I managed to get a job making almost six figures.  I was confident in my work, knew what needed to be done to insure my organization was in compliance with employment laws.  I worked at making processes more efficient, despite great resistance from those more comfortable with the antiquated methods they had been using for more than 30 years. Despite a lack of support and direction from my boss I managed to implement a number of programs that would benefit our employees.  It appeared I had achieved everything I set out to do, but there was still a lingering sadness, the void would not be filled.  Every morning I had to encourage myself to somehow get through the day.  I didn’t see any way out.  I knew there would be no other jobs that would pay what this one paid.  The economy was getting worse and jobs were disappearing.  I stayed and focused on doing my job.  Then one day my boss walked in and told me the decision had been made to let me go.  No warning, no indication that there were any problems – the announcement was totally unexpected.  But there it was – the sand castle had collapsed.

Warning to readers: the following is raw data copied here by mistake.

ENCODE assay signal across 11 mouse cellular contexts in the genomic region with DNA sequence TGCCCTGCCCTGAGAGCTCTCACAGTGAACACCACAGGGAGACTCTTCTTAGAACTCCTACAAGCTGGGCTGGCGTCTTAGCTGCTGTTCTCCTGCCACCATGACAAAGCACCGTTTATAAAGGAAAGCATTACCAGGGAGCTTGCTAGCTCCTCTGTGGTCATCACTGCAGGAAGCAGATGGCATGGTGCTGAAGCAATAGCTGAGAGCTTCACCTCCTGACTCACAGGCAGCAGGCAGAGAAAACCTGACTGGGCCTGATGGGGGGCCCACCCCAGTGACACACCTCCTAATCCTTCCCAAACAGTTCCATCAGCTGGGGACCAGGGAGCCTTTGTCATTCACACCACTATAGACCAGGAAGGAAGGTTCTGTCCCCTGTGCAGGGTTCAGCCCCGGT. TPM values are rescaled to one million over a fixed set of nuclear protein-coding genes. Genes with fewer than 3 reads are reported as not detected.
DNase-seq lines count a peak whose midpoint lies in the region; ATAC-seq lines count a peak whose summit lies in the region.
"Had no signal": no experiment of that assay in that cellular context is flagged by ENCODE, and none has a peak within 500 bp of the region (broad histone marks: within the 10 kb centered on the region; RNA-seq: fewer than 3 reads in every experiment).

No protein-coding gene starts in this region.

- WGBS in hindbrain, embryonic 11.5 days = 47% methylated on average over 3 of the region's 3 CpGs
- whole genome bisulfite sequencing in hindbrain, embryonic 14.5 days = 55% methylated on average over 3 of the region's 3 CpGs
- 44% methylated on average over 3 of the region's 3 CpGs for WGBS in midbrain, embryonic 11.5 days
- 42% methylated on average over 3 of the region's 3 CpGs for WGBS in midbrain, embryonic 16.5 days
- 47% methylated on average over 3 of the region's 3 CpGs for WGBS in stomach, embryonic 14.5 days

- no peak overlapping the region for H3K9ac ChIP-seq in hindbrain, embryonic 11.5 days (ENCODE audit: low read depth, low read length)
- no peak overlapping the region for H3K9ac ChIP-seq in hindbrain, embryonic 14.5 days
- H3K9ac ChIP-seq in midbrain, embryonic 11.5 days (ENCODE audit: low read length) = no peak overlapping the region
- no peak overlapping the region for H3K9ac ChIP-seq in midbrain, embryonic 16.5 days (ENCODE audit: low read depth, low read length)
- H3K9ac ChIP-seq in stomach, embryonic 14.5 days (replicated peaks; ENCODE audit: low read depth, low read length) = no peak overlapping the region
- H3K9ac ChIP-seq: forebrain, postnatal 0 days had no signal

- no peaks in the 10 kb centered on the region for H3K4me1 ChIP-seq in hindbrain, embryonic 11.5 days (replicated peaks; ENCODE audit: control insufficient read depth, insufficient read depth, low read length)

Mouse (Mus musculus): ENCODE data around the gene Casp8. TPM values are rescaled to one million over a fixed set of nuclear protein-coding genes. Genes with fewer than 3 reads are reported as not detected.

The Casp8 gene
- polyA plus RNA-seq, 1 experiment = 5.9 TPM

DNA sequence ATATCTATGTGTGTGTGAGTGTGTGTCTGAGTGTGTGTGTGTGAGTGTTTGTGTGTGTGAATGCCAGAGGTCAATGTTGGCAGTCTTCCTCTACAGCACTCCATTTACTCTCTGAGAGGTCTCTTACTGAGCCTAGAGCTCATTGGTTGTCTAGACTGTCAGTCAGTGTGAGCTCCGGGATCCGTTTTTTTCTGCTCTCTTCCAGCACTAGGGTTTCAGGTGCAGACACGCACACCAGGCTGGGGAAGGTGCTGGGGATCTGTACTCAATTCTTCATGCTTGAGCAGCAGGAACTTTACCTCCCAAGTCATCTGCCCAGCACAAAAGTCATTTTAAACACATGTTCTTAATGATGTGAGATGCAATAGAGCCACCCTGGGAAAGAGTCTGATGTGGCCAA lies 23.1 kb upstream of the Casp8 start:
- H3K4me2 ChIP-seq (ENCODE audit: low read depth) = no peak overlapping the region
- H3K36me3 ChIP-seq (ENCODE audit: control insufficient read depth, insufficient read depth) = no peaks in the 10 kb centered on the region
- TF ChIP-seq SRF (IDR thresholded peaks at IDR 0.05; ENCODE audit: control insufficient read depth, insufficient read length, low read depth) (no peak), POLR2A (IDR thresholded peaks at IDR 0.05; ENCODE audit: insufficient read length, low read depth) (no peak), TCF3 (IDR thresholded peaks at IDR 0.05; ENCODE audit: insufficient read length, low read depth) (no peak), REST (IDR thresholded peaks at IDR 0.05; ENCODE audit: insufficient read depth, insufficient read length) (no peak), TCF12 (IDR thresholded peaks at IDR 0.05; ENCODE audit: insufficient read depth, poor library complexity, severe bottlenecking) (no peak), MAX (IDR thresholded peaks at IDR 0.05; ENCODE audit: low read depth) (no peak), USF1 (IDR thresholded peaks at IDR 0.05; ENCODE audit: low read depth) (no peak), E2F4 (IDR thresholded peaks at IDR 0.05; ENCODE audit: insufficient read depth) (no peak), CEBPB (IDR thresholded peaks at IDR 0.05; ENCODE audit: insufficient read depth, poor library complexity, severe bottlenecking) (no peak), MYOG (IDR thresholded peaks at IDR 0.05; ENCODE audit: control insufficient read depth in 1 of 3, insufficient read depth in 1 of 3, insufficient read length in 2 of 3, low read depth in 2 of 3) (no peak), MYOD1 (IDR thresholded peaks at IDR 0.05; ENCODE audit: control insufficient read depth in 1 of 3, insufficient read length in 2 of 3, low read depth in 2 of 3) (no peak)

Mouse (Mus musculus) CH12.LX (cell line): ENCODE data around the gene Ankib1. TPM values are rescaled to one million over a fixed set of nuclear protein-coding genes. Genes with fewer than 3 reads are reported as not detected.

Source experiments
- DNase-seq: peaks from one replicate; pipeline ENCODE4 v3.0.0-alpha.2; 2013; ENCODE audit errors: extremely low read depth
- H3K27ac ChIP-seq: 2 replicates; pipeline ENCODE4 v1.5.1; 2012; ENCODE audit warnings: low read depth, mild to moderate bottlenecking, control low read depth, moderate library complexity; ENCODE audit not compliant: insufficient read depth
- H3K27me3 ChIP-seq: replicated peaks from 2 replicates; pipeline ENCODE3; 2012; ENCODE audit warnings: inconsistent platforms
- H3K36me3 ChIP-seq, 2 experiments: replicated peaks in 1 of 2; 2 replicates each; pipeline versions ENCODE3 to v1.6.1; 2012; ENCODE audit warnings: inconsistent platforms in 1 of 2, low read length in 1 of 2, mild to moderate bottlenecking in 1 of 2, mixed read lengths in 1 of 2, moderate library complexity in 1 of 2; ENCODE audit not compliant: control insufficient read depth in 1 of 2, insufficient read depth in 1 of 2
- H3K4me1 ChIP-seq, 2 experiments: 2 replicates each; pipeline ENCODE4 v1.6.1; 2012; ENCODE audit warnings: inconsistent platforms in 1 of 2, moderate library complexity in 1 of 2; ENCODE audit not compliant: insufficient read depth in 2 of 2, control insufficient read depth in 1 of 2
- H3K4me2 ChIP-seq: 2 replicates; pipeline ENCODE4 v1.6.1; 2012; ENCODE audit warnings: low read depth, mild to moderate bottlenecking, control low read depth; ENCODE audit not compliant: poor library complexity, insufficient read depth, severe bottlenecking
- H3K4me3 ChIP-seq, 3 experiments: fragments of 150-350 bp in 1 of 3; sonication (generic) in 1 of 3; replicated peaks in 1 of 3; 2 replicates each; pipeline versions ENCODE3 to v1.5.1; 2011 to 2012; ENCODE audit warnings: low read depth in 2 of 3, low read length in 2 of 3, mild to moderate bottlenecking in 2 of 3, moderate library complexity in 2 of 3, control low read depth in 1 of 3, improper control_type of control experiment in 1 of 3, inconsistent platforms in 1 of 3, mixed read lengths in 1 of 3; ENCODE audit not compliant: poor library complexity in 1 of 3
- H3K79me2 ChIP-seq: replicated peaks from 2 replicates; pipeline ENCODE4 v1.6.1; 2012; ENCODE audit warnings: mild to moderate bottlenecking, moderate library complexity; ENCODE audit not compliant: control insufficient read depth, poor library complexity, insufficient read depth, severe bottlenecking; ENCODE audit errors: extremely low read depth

I went through a period of grieving.  I had built my life around having a successful career and now it was gone.  Losing that job was one of the events in my life that God used to begin drawing me to Him.  My work life was one of the first areas I let go of, determined to follow God’s direction this time instead of my plans.  He opened the door to a job that I would have never considered.  If His prompting had not been so clear, I might have passed it up because it was a job much like those I had before I went back to college and it required knowledge in an area I had no confidence in.  But I no longer trusted the worldly things I had been using to make decisions.  I had begun to read my Bible each day and told God I would try it His way.  I was learning the immensity of God’s love for me and that He knows me better than I know myself.  I had given up the “Santa Claus God” I grew up believing in and learned that God’s plans don’t always include a lot of money or success as the world defines it.  I was very excited to see how He was going to use me when I lived His way and I stopped fearing what would happen if I didn’t follow the world’s rules.  I no longer had to worry about all of the things that could change and affect my decisions.  The things God used to develop His plan for my life don’t shift and change; they’re not based on things like the economy, what others think, or my feelings.  His direction is rock solid.  I am more content in my work than I ever imagined I could be.  The amazing thing is He led me right back where I was before I took off in my own direction!